Carbonara, M.V., University of Salerno, Italy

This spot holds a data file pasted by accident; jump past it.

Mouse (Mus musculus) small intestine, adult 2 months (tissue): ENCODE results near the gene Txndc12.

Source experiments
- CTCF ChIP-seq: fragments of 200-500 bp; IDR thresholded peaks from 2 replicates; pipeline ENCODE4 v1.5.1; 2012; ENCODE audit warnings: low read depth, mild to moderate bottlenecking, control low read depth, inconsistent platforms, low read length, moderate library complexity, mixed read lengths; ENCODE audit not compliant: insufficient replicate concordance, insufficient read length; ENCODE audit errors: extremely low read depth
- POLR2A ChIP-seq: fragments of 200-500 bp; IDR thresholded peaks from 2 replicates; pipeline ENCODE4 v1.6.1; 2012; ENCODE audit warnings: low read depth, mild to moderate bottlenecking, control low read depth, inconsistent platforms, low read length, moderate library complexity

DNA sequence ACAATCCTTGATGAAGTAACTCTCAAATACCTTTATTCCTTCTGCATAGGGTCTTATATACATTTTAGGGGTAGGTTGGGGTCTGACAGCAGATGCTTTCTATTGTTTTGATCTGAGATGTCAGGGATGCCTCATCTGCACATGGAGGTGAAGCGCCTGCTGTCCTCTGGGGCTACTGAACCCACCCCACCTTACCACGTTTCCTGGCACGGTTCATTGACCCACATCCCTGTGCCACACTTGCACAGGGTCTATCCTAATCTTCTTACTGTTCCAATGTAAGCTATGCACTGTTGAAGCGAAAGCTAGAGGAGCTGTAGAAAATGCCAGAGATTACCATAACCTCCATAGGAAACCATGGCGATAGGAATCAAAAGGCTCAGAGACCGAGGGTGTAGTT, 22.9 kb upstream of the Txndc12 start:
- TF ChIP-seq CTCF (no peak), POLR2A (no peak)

The aim of the present research was to collect mental images of Mount Vesuvius from children living in Sorrento, a small town on the outskirts of Naples. Mount Vesuvius dominates the town skyline from different viewpoints and therefore it may be hypothesized that from infancy its inhabitants develop a well-defined mental and social representation of it. This representation abounds with elements that refer as much to its spatial collocation as to its intrinsic danger despite the fact that the volcano has shown no signs of life for more than fifty years. The experiment was carried out in a primary school with children between the ages of ten and eleven years. The methodology used included drawing and a one -to.-one interview, following which, the data was analyzed according to certain pre- established categories. These categories comprised the observation of the volcano within a local topographical context, the nature of the features present on the slopes and the crater, the degree to which the volcano was either active or inactive and the signs of emergency occurring in the scenes represented. The results show, on one hand, a realistic collocation of the image of Vesuvius within the mental map of the local area in the minds of the children who were interviewed, and on the other hand, a marked affective love / fear ambivalence towards this specific environmental element which can generate such emotive resonance in the inhabitants of this place.